The bus broke in half

One day, a friend from the US who lived in Ecuador for a few months told me:

“Andrés, hoy fue un día extraño”.
(Andrés, today was a strange day.)

After hearing that phrase I was ready to hear something interesting, so I just asked her what happened and let her keep talking.

“Primero, el bus que tomé para ir a Quito se rompió”.
(First, the bus that I took to go to Quito broke in half.)

My answer:


And she again:

“Sí, el bus se rompió”.
(Yes, the bus broke in half.)

Since she told me it was a strange day, I assumed something really weird had happened and the bus actually broke in half, but then I remembered something:

The verb “break” sometimes is tricky.

You see, if you say “el bus se rompió,” the words that my friend used, it means “the bus broke in half”. Something weird but not impossible to happen.


What she really meant to say was “the bus broke down”, which in Spanish is “el bus se dañó.”

A small but important difference.

When I explained the difference to her, she just laughed and said that she had already told the same story to more people, and no one had corrected her.

I wonder if they thought that it actually happened.

She felt a bit embarrassed, but she also kept laughing about it. The best thing about this, after that day she never made that mistake again.

It looks like it was a good confusion after all.

Ans this brings us to the message I have for you today:

Don’t be afraid of making mistakes.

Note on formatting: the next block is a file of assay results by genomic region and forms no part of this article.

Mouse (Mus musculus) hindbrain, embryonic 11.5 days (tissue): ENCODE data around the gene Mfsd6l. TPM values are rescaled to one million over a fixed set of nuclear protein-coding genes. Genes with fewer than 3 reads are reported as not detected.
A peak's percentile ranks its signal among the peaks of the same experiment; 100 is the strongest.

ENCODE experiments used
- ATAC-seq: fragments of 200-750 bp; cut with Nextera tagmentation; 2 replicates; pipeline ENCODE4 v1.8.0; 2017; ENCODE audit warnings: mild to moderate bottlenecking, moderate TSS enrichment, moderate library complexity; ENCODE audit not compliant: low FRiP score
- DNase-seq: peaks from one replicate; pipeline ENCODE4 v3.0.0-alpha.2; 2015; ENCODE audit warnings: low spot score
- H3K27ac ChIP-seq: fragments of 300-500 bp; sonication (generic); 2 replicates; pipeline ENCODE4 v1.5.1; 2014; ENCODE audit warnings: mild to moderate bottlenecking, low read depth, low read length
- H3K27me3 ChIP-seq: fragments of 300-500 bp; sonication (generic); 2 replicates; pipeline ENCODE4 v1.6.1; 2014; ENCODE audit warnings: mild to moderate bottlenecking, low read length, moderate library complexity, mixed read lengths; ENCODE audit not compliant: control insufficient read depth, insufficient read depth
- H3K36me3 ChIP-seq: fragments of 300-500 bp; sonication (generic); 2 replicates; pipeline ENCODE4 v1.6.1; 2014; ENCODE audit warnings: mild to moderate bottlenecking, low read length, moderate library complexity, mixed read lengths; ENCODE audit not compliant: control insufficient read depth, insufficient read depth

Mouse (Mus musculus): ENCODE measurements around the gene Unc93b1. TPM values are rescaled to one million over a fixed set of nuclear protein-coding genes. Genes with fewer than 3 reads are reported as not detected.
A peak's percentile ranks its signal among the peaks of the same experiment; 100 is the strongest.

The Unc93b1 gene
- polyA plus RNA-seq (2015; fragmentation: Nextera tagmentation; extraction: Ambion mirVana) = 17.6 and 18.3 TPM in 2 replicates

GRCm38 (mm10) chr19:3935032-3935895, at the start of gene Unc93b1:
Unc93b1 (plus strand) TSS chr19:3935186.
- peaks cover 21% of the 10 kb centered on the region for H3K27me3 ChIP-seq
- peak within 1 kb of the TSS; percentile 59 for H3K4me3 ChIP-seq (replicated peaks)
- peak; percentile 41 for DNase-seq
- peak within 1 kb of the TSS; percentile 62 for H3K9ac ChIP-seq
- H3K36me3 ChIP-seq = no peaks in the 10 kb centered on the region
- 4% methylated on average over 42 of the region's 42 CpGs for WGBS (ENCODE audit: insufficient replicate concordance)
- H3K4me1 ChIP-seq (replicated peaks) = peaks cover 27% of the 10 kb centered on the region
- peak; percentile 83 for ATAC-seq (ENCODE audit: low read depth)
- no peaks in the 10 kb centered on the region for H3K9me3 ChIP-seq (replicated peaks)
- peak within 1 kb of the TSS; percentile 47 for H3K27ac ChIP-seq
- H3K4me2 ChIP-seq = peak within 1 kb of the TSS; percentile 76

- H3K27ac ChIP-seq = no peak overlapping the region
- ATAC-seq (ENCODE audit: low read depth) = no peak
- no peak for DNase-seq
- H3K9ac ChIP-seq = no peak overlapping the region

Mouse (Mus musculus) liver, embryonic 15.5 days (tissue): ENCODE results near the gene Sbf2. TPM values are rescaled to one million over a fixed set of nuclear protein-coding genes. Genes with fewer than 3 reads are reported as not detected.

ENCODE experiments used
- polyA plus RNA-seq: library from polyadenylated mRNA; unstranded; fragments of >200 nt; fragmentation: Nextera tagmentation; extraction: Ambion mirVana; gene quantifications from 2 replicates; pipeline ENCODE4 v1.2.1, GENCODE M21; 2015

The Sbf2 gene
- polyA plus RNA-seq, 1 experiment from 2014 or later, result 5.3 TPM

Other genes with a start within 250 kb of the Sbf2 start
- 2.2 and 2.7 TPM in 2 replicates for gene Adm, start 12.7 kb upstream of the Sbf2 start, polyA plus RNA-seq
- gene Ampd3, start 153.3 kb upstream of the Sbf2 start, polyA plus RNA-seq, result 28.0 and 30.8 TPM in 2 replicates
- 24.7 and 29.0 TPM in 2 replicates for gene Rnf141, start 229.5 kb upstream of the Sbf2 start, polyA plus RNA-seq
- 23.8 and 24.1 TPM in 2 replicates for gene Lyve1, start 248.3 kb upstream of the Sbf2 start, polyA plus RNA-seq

I’ll say that again, just in case:

Don’t be afraid of making mistakes.

Many language learners, especially (but not exclusively) beginners, are afraid to talk to a native speaker.


They don’t want to make a mistake. They don’t want to feel embarrassed. And they don’t want to feel stupid.

But if you feel that way, well… I have bad news for you:

Making mistakes and feeling embarrassed is part of the learning process. There is no way to avoid that.

The good news is, people don’t really care if you don’t speak perfect Spanish. Even native speakers make mistakes from time to time, why would we judge a person who is learning our language?

So if you have the opportunity to speak Spanish with somebody else, take it.

You won’t regret it.

And if you make a funny mistake, just laugh. That’s the best way to cure that embarrassment.

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P.S. I made tons of mistakes when I was actively learning English, and I still make mistakes now. My favorite one: I used to confuse the pronunciation of “sheet” and “shit”. Can you imagine how funny some conversations were?




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